Another day of interviews and calls, and my overwhelming sense is that the immigration bill as drafted is as dead as dead can be. The president’s speech on Tuesday had the effect of throwing gas on the flames, and the anger has multiplied, and it isn’t nativist in the least.
Could the bill be saved? Only if the Republican leadership comes back with a package of amendments which it announces beforehand and insists be voted on serially and all of which must be adopted if cloture is to be invoked on the final amended version. The choice before the Democrats is whether they will accept genuine enforcement (the whole fence first, big hikes in federal law enforcement beyond the Border Patrol, a burden of proof requirement on non-Spanish speaking immigrants from countries with jihadist networks and perhaps even for gang-age Spanish speakers etc.) What happened over the past ten days was a huge shift against the bill so that the amendment package must be real reform of the reform or the dead end will be reached. John McCain knew what he was doing when he demanded a jam down –the bill has lost support with every day of scrutiny.
Quick: Name one person who went from undecided or opposed to supporting since the bill was unveiled. Proponents have produced such a bad bill and marshalled such bad arguments that they have brought no one to their cause.
Expect more and more Democrats to try and keep the bill as it is because of the inferno on the right. Even lefties pushing for more family member migrations etc have got to see that unity in pushing the present version forward will splinter the GOP as surely as the Corn Laws did Peel’s Tories or as Ireland did Gladstone’s Liberals. If the GOP doesn’t get its amendment package out and adopted, the Republican Leader has got to call a halt to the meltdown. See this story for a clue on the deep damage done to the GOP over the past few days.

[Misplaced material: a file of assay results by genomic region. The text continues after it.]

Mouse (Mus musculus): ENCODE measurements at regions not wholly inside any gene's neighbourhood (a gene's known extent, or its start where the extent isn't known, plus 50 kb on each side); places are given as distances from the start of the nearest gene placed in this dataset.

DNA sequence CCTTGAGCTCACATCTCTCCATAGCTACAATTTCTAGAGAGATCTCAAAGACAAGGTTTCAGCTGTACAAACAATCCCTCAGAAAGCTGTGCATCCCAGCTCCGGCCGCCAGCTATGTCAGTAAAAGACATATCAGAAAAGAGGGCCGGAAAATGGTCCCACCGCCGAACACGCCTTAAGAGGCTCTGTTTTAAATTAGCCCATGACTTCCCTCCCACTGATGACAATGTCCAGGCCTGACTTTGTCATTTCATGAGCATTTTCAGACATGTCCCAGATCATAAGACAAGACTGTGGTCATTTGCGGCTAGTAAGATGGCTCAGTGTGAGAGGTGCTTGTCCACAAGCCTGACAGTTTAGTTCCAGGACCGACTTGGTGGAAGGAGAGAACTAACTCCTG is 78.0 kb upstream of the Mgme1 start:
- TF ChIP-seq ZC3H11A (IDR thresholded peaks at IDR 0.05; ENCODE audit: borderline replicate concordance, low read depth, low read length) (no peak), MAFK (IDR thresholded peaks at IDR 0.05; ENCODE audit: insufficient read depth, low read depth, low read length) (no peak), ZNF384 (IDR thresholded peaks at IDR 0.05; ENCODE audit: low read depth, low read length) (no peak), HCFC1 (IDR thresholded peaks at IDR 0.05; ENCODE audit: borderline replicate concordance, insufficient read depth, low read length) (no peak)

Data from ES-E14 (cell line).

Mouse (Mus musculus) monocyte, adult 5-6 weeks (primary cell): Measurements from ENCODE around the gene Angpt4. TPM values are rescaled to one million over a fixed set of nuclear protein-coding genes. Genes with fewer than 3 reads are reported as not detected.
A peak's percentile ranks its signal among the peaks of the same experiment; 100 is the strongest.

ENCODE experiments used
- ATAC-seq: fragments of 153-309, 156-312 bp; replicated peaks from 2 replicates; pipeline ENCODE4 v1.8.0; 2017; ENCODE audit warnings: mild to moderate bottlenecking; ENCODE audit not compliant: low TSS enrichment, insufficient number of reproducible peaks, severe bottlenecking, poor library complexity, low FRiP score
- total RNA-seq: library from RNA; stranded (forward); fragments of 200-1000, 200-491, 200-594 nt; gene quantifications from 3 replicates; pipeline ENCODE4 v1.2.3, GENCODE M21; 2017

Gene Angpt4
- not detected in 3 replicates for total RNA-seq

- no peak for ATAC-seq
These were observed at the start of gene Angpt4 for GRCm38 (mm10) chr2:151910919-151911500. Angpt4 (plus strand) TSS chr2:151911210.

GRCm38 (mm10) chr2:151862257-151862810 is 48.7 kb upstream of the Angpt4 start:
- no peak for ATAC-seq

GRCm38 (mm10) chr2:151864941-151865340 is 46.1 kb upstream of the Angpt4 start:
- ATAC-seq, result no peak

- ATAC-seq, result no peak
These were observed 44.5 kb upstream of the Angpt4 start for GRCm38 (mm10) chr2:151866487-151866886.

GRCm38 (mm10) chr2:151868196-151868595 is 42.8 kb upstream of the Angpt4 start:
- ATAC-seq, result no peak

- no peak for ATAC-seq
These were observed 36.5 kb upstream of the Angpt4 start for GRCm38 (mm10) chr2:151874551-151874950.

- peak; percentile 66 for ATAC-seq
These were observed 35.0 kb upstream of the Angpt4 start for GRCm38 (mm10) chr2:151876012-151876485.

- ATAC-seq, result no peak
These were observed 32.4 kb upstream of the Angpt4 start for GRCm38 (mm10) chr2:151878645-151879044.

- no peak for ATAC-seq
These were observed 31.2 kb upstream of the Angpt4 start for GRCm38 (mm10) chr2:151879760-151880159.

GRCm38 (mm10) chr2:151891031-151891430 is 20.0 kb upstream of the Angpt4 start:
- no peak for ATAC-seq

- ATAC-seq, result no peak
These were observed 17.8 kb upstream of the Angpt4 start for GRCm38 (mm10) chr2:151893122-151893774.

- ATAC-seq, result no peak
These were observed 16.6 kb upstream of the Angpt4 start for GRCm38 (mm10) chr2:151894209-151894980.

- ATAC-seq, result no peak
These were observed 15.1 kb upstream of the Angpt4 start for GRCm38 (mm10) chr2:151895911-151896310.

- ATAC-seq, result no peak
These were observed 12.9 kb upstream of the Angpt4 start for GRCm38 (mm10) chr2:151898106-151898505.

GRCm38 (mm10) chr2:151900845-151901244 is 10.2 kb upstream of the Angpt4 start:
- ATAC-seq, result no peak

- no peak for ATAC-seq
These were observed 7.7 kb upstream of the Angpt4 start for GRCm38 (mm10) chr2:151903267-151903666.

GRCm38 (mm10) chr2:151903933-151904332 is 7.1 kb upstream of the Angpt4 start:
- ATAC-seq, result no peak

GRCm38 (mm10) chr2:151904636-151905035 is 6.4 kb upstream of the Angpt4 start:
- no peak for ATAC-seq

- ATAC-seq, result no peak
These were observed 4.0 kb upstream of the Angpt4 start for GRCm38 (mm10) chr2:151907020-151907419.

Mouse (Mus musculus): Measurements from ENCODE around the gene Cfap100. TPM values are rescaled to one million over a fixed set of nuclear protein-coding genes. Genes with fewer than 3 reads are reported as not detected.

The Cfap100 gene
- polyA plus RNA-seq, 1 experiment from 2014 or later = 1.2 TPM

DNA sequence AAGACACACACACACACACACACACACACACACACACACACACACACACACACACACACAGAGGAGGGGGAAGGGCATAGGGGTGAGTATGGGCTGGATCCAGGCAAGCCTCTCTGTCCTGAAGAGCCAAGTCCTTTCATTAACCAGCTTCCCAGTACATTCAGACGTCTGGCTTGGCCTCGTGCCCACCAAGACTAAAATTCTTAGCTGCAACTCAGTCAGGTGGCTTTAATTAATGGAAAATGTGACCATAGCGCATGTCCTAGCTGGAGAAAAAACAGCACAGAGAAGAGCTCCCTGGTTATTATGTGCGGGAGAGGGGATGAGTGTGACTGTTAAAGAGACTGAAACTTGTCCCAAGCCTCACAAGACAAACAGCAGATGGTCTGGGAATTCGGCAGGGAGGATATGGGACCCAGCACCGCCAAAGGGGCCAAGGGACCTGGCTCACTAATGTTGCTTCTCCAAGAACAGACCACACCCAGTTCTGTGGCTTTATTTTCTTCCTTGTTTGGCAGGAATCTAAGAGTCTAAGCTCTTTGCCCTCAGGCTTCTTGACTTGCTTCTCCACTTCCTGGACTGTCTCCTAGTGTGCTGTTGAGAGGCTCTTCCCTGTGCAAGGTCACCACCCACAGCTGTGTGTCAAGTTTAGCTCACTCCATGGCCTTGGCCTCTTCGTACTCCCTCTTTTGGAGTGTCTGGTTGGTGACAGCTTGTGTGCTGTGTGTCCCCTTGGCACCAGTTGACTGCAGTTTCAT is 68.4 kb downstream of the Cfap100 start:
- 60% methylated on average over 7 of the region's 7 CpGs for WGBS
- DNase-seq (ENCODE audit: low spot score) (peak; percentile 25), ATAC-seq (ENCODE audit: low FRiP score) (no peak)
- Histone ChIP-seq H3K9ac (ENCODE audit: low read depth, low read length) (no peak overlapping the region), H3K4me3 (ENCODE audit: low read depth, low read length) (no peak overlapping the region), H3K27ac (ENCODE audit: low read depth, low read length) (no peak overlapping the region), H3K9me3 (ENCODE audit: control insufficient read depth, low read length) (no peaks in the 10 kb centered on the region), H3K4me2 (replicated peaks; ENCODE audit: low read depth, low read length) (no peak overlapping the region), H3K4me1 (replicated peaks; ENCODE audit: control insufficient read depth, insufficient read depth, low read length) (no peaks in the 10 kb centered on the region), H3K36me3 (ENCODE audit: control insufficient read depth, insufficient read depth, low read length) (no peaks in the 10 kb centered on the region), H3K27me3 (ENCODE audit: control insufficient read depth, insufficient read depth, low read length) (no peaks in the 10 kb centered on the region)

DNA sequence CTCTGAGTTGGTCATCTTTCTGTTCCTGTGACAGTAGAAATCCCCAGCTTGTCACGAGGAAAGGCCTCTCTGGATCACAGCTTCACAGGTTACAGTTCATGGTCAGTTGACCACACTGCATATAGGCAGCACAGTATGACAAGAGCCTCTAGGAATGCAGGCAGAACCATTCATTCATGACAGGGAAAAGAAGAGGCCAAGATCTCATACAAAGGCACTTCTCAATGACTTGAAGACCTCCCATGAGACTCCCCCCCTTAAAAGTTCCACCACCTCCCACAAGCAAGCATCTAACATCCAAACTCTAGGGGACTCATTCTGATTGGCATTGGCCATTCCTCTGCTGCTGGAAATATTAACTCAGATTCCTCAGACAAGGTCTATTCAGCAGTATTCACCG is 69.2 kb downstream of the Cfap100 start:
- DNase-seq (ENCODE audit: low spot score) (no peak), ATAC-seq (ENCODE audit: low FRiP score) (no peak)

At this point I take out my Harriet Miers Fan Club charter membership card and put it on the table: This push for this bill is a disaster, Mr. President. Much much worse than the Miers nomination on which you had many good arguments, or the ports deal, on which you had fewer. On this issue there is no place to stand, and you are asking your friends in the Senate to go down fighting for a bad bill. It is a bad bill because no one believes the government can conduct millions of background checks (many spokesmen for the bill don’t even pretend to know where the paperwork will go!). No one believes the bill will halt the next 12 million. No one believes you are going to assure the fence gets built. No one believes that the employer verification system will get done or work when some half-assed version of it does get done. No one believes that the probationary visas don’t automatically convert illegal aliens with few if any rights into Due Process Clause covered legal migrants, with a Ninth Circuit ready and waiting to keep them here for decades.
No one believes passing the bill will help catch the jihadist sleepers already in the country. The constituency that has always been with you except on the ports deal –the security voter– has left the room. If you want them back, act quickly.
This isn’t a talk radio fueled shout from the far right. It isn’t the Minutemen or the Tancredo people. It is the GOP faithful who don’t want it, nor anything like it.
Huddle up, D.C. GOPers, and unveil a new and very different, very improved version. Couple it with the argument that Hillary is coming and this is the best we will get if we lose the White House. But the deal has to be one worth taking, not the same deal we’d get under a second President Clinton. That’s why the political rebelion is here: This looks like a bill that Hillary would have sold as tough on enforcement. We can wait two years for that.
It is just not believable. Fix it or kill it